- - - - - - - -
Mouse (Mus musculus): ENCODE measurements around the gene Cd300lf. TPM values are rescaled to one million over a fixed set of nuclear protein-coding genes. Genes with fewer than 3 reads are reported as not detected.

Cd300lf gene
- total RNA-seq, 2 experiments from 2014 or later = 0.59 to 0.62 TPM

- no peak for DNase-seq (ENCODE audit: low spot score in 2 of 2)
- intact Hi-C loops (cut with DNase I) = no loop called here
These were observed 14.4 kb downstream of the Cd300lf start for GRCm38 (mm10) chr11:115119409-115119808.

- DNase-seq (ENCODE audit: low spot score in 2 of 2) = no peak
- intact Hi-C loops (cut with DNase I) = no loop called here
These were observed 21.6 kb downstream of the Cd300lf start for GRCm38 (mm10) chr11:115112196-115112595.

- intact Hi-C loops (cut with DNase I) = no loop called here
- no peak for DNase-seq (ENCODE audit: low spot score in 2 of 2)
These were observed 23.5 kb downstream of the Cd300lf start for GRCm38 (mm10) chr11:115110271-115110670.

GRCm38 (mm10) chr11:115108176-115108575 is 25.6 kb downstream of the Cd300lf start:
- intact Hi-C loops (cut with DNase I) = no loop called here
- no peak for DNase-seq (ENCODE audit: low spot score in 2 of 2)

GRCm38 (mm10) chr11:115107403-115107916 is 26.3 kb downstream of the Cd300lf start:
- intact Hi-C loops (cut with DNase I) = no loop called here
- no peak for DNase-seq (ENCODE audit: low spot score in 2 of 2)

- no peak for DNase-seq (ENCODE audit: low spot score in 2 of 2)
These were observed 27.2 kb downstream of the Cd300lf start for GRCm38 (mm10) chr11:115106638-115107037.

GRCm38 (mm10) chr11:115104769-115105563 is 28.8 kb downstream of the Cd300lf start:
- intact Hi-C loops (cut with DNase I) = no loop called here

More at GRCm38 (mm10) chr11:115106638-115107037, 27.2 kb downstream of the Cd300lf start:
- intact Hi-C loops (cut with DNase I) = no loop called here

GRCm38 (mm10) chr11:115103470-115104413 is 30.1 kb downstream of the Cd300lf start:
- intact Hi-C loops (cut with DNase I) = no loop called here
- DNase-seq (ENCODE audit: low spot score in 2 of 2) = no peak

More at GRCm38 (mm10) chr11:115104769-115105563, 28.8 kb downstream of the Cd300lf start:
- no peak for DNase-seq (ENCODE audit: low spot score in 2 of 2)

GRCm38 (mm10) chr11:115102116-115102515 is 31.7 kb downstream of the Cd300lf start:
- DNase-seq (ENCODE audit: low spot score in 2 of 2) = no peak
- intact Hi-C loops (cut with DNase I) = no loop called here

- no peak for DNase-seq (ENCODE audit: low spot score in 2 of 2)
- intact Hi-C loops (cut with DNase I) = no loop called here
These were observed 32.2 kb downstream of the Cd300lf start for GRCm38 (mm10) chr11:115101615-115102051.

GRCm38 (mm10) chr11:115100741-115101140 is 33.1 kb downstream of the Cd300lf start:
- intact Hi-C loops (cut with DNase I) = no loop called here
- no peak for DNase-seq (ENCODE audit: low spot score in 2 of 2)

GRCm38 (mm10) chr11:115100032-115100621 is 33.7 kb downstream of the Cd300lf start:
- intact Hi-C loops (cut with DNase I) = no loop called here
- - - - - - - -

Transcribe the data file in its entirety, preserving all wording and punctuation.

Mouse (Mus musculus): ENCODE measurements around the gene Cd300lf. TPM values are rescaled to one million over a fixed set of nuclear protein-coding genes. Genes with fewer than 3 reads are reported as not detected.

Cd300lf gene
- total RNA-seq, 2 experiments from 2014 or later = 0.59 to 0.62 TPM

- no peak for DNase-seq (ENCODE audit: low spot score in 2 of 2)
- intact Hi-C loops (cut with DNase I) = no loop called here
These were observed 14.4 kb downstream of the Cd300lf start for GRCm38 (mm10) chr11:115119409-115119808.

- DNase-seq (ENCODE audit: low spot score in 2 of 2) = no peak
- intact Hi-C loops (cut with DNase I) = no loop called here
These were observed 21.6 kb downstream of the Cd300lf start for GRCm38 (mm10) chr11:115112196-115112595.

- intact Hi-C loops (cut with DNase I) = no loop called here
- no peak for DNase-seq (ENCODE audit: low spot score in 2 of 2)
These were observed 23.5 kb downstream of the Cd300lf start for GRCm38 (mm10) chr11:115110271-115110670.

GRCm38 (mm10) chr11:115108176-115108575 is 25.6 kb downstream of the Cd300lf start:
- intact Hi-C loops (cut with DNase I) = no loop called here
- no peak for DNase-seq (ENCODE audit: low spot score in 2 of 2)

GRCm38 (mm10) chr11:115107403-115107916 is 26.3 kb downstream of the Cd300lf start:
- intact Hi-C loops (cut with DNase I) = no loop called here
- no peak for DNase-seq (ENCODE audit: low spot score in 2 of 2)

- no peak for DNase-seq (ENCODE audit: low spot score in 2 of 2)
These were observed 27.2 kb downstream of the Cd300lf start for GRCm38 (mm10) chr11:115106638-115107037.

GRCm38 (mm10) chr11:115104769-115105563 is 28.8 kb downstream of the Cd300lf start:
- intact Hi-C loops (cut with DNase I) = no loop called here

More at GRCm38 (mm10) chr11:115106638-115107037, 27.2 kb downstream of the Cd300lf start:
- intact Hi-C loops (cut with DNase I) = no loop called here

GRCm38 (mm10) chr11:115103470-115104413 is 30.1 kb downstream of the Cd300lf start:
- intact Hi-C loops (cut with DNase I) = no loop called here
- DNase-seq (ENCODE audit: low spot score in 2 of 2) = no peak

More at GRCm38 (mm10) chr11:115104769-115105563, 28.8 kb downstream of the Cd300lf start:
- no peak for DNase-seq (ENCODE audit: low spot score in 2 of 2)

GRCm38 (mm10) chr11:115102116-115102515 is 31.7 kb downstream of the Cd300lf start:
- DNase-seq (ENCODE audit: low spot score in 2 of 2) = no peak
- intact Hi-C loops (cut with DNase I) = no loop called here

- no peak for DNase-seq (ENCODE audit: low spot score in 2 of 2)
- intact Hi-C loops (cut with DNase I) = no loop called here
These were observed 32.2 kb downstream of the Cd300lf start for GRCm38 (mm10) chr11:115101615-115102051.

GRCm38 (mm10) chr11:115100741-115101140 is 33.1 kb downstream of the Cd300lf start:
- intact Hi-C loops (cut with DNase I) = no loop called here
- no peak for DNase-seq (ENCODE audit: low spot score in 2 of 2)

GRCm38 (mm10) chr11:115100032-115100621 is 33.7 kb downstream of the Cd300lf start:
- intact Hi-C loops (cut with DNase I) = no loop called here